SKYDEL: I think everyone’s going to have to become more flexible in their thinking. We’re in a period of flux and we’re seeing a lot of change. We have to be ready to make moves based on this week’s reality.
POLLSTAR: What about the state of radio today and the difficulty in giving new acts the airplay exposure they need to become viable in the marketplace?
BARSALONA: The problem with radio airplay really baffles me. It’s unlike any other period since I’ve been in the business. I don’t have an answer to it and I don’t see it getting any better. Today the numbers support Classic Rock. The Baby Boom generation is getting older and more conservative and they will continue to have the predominant impact on music. To sell records today, an artist needs to have CHR airplay.
Radio is as tight as it has ever been and it’s getting worse. Classic Rock is not doing anything for the concert or record business except selling some catalog. It’s an absolute mess. The only way to survive is to better manage the marketplace. Record companies aren’t restricting releases on new acts. We get record service and quite honestly I’m shocked. Product comes in and then you never hear about the act again.
POLLSTAR: You have an ownership interest in some radio stations (a CHR in Connecticut and an AM/FM combo in New Hampshire) so you must understand the economic forces that drive the radio business.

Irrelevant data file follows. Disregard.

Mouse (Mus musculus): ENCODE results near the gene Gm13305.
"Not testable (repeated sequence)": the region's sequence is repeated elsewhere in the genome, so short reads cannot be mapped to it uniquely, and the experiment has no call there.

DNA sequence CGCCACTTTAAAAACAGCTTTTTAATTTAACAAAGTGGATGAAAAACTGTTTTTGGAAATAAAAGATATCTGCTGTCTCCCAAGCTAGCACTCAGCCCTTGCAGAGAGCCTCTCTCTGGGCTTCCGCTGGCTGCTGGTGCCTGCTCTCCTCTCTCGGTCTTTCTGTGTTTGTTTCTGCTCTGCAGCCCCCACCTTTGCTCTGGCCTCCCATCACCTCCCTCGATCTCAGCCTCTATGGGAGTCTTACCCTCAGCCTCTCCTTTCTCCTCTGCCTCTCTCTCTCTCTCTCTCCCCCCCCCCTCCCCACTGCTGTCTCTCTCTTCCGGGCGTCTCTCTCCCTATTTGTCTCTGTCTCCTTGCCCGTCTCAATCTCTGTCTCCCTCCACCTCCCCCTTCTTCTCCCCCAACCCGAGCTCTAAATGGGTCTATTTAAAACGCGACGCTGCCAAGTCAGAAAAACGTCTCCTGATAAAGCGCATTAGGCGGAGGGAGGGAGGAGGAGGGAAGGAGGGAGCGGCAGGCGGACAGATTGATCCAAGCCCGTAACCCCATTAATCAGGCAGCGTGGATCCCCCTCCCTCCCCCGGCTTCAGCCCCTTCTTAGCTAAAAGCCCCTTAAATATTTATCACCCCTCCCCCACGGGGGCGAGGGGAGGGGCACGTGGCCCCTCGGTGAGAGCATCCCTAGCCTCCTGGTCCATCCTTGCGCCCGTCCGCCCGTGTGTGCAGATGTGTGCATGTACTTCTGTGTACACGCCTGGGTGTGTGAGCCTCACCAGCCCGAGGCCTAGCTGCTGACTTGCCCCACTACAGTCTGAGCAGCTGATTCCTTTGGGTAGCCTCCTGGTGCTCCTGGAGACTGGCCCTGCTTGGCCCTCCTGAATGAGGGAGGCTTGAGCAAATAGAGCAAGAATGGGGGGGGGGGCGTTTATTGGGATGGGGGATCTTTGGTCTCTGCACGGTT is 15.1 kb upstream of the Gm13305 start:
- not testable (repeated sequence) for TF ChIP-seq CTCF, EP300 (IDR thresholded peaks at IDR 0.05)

BARSALONA: That may be why we’re so aware of the problems in radio. I promised myself that I wouldn’t get involved in programming, and I never have, but I get the playlist every week and I say ‘Oh my God.’ You look at the acts in our Top 10 and about 7 of them would surprise me if they could sell more than 1,000 seats. And yet there are tons of acts that we don’t play because our target demos don’t support it even though they could sell out an arena.
That’s a big problem because radio isn’t really supporting the marketplace. Radio is programmed to a very large degree by advertisers. And advertisers generally don’t want the 12-24 concert audience. They want 25-49. One of our two radio stations was top-rated among teens in its market and that was such a detriment to advertisers that we had to alter our programming to appeal to an older audience. So we now play acts that I know couldn’t sell 250 tickets and we’re not playing acts that could sell out 20,000-seaters.
But the advertisers don’t care. I don’t have an answer. Now that I’m also involved in radio, I understand the problem and it’s totally frightening. It’s today’s reality.
Barsalona sold Premier to William Morris Agency and is retired. Skydel is an agent at WMA.